The medical equipment that is supplied on the RV Preservation is quite good. They have a bagging system in the first aid bag for emergency use if needed. It's cleaned twice a season for protection against infectious diseases. We have an Oxygen unit with both a 14 CU FT and a 25 CU Ft tank of Oxygen on-board. Not to mention we have Surface Supplied Oxygen System for decompression in a 280 CU FT tank on-board as well. We typically have a lot of O2.

After mastering the non-breathing patient and oxygen application procedures, we discussed other things such as back board operation and protecting a neck injury. Then discussed what to do with bleeding patients, broken arms or legs. We also discussed many different scenarios whenever you would experience a person that needs medical help. We talked about what we do first, second, third, fourth and so on. We think it is an advantage to talk about real world situations to help understand and practice what one needs to do to try and safe a life. Even I (Phil K) discussed a recent Medical Emergency I was involved in with a 90-year-old man that showed signs of a heart attack. His heart stopped for 30 seconds! Luckily, I was trained to notice something was happening and had someone call 911 and started CPR right away and after the patient and I were secured. I can happily say I saved him along with the help of others that were medically trained. At the time of this closing report the 90-year-old guy has now had a pacemaker installed and is living comfortably and safe again.

Our final topic was the importance of protecting yourself from infectious diseases, such as the Coronavirus (COVID-19). When you see someone needing help medically, the first thing to do is make sure you are protected as well. That includes the environment you might find yourself in at the moment. It might be on the side of the road, a busy street, a car accident, a boat out on the water, at the mall in a terribly busy place or it is very noisy. The next particularly important safety protocol is for the person giving the medical care is to dawn or apply all barriers available before helping the person and before he or she becomes your patient. You must protect yourself or you could become a victim as well.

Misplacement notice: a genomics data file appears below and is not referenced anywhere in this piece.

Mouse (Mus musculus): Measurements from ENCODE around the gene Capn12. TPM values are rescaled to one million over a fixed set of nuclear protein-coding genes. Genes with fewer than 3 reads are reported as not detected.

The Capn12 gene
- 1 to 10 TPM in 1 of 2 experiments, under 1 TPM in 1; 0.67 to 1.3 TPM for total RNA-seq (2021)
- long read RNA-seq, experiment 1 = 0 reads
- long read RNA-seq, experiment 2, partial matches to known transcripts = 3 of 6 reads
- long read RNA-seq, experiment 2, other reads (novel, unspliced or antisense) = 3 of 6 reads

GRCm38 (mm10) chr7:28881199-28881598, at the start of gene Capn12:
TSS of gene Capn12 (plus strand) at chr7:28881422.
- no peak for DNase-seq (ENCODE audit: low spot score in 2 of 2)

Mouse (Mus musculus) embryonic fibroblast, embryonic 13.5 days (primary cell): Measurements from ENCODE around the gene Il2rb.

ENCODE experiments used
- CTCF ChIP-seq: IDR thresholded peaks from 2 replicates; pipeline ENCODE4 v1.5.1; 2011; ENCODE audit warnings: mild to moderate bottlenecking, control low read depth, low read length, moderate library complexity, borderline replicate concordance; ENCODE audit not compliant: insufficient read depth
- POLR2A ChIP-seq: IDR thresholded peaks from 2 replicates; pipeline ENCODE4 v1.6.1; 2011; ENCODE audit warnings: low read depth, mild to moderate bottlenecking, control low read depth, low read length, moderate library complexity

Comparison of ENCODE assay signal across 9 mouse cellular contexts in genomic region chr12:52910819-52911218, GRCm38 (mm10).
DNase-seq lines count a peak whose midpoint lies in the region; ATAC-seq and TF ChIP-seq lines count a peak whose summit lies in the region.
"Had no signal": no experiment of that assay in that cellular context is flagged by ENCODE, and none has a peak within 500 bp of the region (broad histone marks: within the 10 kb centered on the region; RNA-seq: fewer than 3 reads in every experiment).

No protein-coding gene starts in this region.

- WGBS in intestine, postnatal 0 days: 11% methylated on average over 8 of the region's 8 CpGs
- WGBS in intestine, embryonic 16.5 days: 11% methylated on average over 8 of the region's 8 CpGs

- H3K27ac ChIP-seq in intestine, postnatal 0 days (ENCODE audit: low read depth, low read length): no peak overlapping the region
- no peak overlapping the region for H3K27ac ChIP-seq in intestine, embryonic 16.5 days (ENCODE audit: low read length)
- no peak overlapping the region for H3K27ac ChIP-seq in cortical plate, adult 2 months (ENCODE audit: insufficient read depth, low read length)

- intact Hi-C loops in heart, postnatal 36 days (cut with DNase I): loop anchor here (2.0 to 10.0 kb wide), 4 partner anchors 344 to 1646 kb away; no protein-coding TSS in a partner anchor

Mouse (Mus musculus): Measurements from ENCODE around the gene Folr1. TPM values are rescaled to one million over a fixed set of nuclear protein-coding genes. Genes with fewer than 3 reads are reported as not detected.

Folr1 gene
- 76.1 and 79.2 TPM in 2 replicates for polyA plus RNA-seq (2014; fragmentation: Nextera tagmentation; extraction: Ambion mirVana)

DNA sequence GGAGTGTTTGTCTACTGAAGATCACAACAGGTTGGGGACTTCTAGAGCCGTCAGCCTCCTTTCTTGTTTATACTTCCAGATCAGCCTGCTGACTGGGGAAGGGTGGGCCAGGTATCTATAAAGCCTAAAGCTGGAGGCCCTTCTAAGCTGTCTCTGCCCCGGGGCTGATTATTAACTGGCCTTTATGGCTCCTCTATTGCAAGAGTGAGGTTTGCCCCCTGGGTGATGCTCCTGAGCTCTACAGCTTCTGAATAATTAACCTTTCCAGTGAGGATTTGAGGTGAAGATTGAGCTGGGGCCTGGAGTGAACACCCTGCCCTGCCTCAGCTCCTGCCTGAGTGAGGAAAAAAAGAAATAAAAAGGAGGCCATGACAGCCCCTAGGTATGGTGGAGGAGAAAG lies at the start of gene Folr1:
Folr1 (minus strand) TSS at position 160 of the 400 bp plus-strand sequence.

As usual this class was highly informative. It was a great review and we were able to practice a lot of the procedures live. Thank you, Scott and Tracy, from "Air Down There Scuba" for teaching the class for the GLSPS once again. Scott is an EMT and trainer for the Little Canada Fire Department. Scott has been teaching this class since 2010. We appreciate that he and his staff are well trained and are willing to do the class training for us every two years.

Thank you to all the participants for joining us for the EFR Class 2020. A special thanks to our Captains that operate the RV Preservation Research Vessel. It always nice to have our Captains up-to-speed as far as the medical training is concerned. Thank you to our Project Leaders for keeping themselves up-to-date on the EFR requirements of the GLSPS as well!

If you have any questions or comments about the EFR Class, please feel free to contact us by clicking on the email address below or contact list on the left side of the GLSPS website.

We hope to see you at the next EFR training/review class in 2022. Please watch for it in the Calendar of events.